The Banting diet has a cult following for those wanting to drop kilos or cut their risk of lifestyle diseases. But contrary to popular belief, this way of eating is supposed to be high in fat, not protein. Misguided dieters end up eating more red meat, and sometimes even processed meat!
Read: The 10 golden rules of banting
For decades we’ve heard red and processed meats are bad for us. Saturated fats, a component of red and processed meats, have taken the blame for heart disease and many other ailments.
But, as it turns out, saturated fat isn’t so bad for us after all. Have red and processed meats been exonerated? No.
Other components in red and processed meats may still be bad for us. This would explain past health concerns linked to meat – conditions like heart disease and cancer, and also diabetes, metabolic syndrome and obesity.
Painting unprocessed red meat and processed meat with the same brush may be the biggest mistake of all – with potentially deadly consequences.
Read: Processed meat could kill you
Red vs processed
In the past when studying their effects on health, red and processed meat have been lumped into one category called “red meat”. These studies have found that so-called red meat increases heart disease risk, and may also increase the risk of other chronic diseases.
A 2010 study was conducted to resolve whether red or processed meat is to blame. Evidence revealed that red meat wasn’t the culprit at all, while processed meat took the full brunt of the blame for numerous health issues. Another study published in 2013 supported these findings.
Importantly however, not all studies agree that red meat is risk-free. A 2012 study concluded both unprocessed red meat and processed meat increase people’s chances of dying of all causes, including heart disease and cancer.
When it comes to heart disease, the scientific debate rages on. Some supporting evidence shows that only processed meat increases risk; other findings indicate unprocessed red meat only slightly increases risk, or doesn’t at all.
Salt remains a major risk factor for heart disease, and other preservatives may also be contributing factors.
Read: Red meat causes heart failure
Previously, saturated fats and cholesterol in both meat types have been held responsible for raising heart disease risk. Recent evidence however seems to refute this; the culprits may in fact be other components, like L-carnitine, choline and heam iron. Yet other research has also questioned this theory.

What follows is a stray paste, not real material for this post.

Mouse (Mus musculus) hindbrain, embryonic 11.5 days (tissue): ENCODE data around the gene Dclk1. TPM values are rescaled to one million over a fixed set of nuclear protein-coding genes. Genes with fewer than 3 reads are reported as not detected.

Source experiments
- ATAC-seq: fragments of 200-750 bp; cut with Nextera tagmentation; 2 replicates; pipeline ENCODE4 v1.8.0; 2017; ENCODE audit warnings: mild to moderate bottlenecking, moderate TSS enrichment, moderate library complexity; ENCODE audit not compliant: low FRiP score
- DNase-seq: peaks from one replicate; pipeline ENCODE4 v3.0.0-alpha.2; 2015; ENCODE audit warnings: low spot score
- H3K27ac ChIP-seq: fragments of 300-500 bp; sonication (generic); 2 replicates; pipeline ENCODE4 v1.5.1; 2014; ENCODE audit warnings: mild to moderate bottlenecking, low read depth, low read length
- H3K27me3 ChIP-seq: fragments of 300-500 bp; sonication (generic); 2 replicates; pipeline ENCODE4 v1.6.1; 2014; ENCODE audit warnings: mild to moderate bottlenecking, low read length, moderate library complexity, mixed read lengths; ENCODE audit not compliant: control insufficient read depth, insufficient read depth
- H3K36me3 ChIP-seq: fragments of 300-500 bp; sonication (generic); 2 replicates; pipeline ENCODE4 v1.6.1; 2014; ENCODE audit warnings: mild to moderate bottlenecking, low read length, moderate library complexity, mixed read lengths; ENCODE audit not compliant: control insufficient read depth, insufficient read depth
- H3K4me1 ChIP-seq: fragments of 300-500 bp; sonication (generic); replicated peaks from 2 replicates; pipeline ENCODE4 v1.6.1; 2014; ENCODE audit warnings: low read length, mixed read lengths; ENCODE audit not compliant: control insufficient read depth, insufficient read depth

Interestingly, toxic compounds produced within meat when it’s cooked at high temperatures may also increase heart disease risk.
Recent evidence may suggest otherwise, but most studies indicate both unprocessed red meat and processed meat increase your chances of developing type II diabetes. Again, processed is deemed far worse. The increased risk appears to be partially due to weight gain in people who eat these meats.
Read: Meat linked to weight gain
A 2007 report concluded the evidence linking red and processed meat to colorectal cancer was convincing. A subsequent study – funded by the meat industry – claims insufficient evidence was used to make that conclusion.
While most recent studies support the initial findings, the industry-funded study does have a valid point, as many of the studies grouped processed and red meat together. So the relationship with cancers remains unclear.
Have the harmful effects of unprocessed red meat been overestimated? Some researchers say that people who eat lots of red meat usually have other less favourable lifestyle and dietary behaviours that could explain their increased health risk.
These might include exercising less; smoking; binge drinking; and eating too many calories and trans fats and too few healthy foods like fruit, vegetables, fibre and fish.
Banting or not, you are gambling with your health when you eat processed meat. But the jury is still out on unprocessed red meat.
While eating unprocessed red meat may carry little risk after all, until we know more, it’s probably prudent to limit red meat to less than 500g a week, with very little if any of this being processed.
And wherever possible, choose less contentious high-quality protein sources – like fish and poultry – instead.
Note: This article appeared in the July/August 2014 isdue of Health Intelligence Magazin. For more thoughtful science and health reads and news, get your copy of Health Intelligence, on sale now at leading bookstores around SA.
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